- Wizemann TM, Heinrichs JH, Adamou JE, Erwin AL, Kunsch C, Choi GH, Barash SC, Rosen CA, Masure HR, Tuomanen E, Gayle A, Brewah YA, Walsh W, Barren P, Lathigra R, Hanson M, Langermann S, Johnson S, Koenig S: Use of a whole genome approach to identify vaccine molecules affording protection against Streptococcus pneumoniae infection. Infect Immun. 2001, 69: 1593-1598. 10.1128/IAI.69.3.1593-1598.2001.View ArticleGoogle Scholar
- McKevitt M, Patel K, Smajs D, Marsh M, McLoughlin M, Norris SJ, Weinstock GM, Palzkill T: Systematic cloning of Treponema pallidum open reading frames for protein expression and antigen discovery. Genome Res. 2003, 13: 1665-1674. 10.1101/gr.288103.View ArticleGoogle Scholar
- Pizza M, Scarlato V, Masignani V, Giuliani MM, Arico B, Comanducci M, Jennings GT, Baldi L, Bartolini E, Capecchi B, Galeotti CL, Luzzi E, Manetti R, Marchetti E, Mora M, Nuti S, Ratti G, Santini L, Savino S, Scarselli M, Storni E, Zuo P, Broeker M, Hundt E, Knapp B, Blair E, Mason T, Tettelin H, Hood DW, Jeffries AC, Saunders NJ, Granoff DM, Venter JC, Moxon ER, Grandi G, Rappuoli R: Identification of vaccine candidates against serogroup B meningococcus by whole-genome sequencing. Science. 2000, 287: 1816-1820. 10.1126/science.287.5459.1816.View ArticleGoogle Scholar
- Montigiani S, Falugi F, Scarselli M, Finco O, Petracca R, Galli G, Mariani M, Manetti R, Agnusdei M, Cevenini R, Donati M, Nogarotto R, Norais N, Garaguso I, Nuti S, Saletti G, Rosa D, Ratti G, Grandi G: Genomic approach for analysis of surface proteins in Chlamydia pneumoniae. Infect Immun. 2002, 70: 368-379. 10.1128/IAI.70.1.368-379.2002.View ArticleGoogle Scholar
- Gardy JL, Spencer C, Wang K, Ester M, Tusnády GE, Simon I, Hua S, deFays K, Lambert C, Nakai K, Brinkman FSL: PSORT-B: Improving protein subcellular localization prediction for Gram-negative bacteria. Nucleic Acids Res. 2003, 31: 3613-3617. 10.1093/nar/gkg602.View ArticleGoogle Scholar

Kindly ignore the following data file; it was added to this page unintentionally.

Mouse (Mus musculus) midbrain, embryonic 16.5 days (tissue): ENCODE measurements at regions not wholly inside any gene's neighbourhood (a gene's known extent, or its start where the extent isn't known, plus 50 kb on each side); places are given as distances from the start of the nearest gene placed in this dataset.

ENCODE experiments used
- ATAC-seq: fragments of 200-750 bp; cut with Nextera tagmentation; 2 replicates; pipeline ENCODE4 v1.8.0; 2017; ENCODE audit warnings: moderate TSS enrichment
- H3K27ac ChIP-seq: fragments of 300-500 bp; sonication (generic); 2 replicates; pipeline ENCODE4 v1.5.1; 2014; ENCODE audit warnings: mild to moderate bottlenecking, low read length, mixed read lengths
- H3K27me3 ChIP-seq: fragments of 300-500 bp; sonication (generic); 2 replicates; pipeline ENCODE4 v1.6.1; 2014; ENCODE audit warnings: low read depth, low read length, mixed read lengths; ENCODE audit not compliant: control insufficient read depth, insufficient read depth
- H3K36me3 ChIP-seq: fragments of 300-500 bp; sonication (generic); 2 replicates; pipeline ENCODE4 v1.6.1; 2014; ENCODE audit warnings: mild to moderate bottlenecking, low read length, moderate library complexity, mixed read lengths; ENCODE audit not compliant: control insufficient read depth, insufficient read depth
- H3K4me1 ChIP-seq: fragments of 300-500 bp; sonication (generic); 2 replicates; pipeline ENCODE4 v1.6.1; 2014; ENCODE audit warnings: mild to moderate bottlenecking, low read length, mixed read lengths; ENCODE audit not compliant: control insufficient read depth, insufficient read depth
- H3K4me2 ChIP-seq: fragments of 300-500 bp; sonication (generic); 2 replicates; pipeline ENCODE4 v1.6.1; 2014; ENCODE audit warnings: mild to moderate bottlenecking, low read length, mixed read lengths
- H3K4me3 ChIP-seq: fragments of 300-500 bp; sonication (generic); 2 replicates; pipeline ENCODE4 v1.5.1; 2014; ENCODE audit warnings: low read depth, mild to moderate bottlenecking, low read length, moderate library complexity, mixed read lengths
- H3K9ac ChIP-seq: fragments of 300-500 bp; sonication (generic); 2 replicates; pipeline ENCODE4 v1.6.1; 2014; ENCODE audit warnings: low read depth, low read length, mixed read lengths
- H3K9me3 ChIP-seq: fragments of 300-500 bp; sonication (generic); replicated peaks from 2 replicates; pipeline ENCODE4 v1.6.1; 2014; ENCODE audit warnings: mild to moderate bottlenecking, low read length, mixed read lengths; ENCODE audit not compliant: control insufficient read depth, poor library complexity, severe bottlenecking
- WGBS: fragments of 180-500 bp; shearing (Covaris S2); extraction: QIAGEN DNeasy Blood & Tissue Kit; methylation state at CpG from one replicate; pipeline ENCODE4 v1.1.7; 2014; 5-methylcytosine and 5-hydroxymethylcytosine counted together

- Lu Z, Szafron D, Greiner R, Lu P, Wishart DS, Poulin B, Anvik J, Macdonell C, R Eisner R: Predicting subcellular localization of proteins using machine-learned classifiers. Bioninformatics. 2004, 20: 547-556. 10.1093/bioinformatics/btg447.View ArticleGoogle Scholar
- Juncker AS, Willenbrock H, Von Heijne G, Brunak S, Nielsen H, Krogh A: Prediction of lipoprotein signal peptides in Gram-negative bacteria. Protein Sci. 2003, 12: 1652-1662. 10.1110/ps.0303703.View ArticleGoogle Scholar
- Wilkie IW, Grimes SE, O'Boyle D, Frost AJ: The virulence and protective efficacy for chickens of Pasteurella multocida administered by different routes. Vet Microbiol. 2000, 72: 57-68. 10.1016/S0378-1135(99)00187-X.View ArticleGoogle Scholar
- Cabrita LD, Dai W, Bottomley SP: A family of E. coli expression vectors for laboratory scale and high throughput soluble protein production. BMC Biotechnol. 2006, 6: 12-10.1186/1472-6750-6-12.View ArticleGoogle Scholar
This article is published under license to BioMed Central Ltd. This is an Open Access article distributed under the terms of the Creative Commons Attribution License (http://creativecommons.org/licenses/by/2.0), which permits unrestricted use, distribution, and reproduction in any medium, provided the original work is properly cited.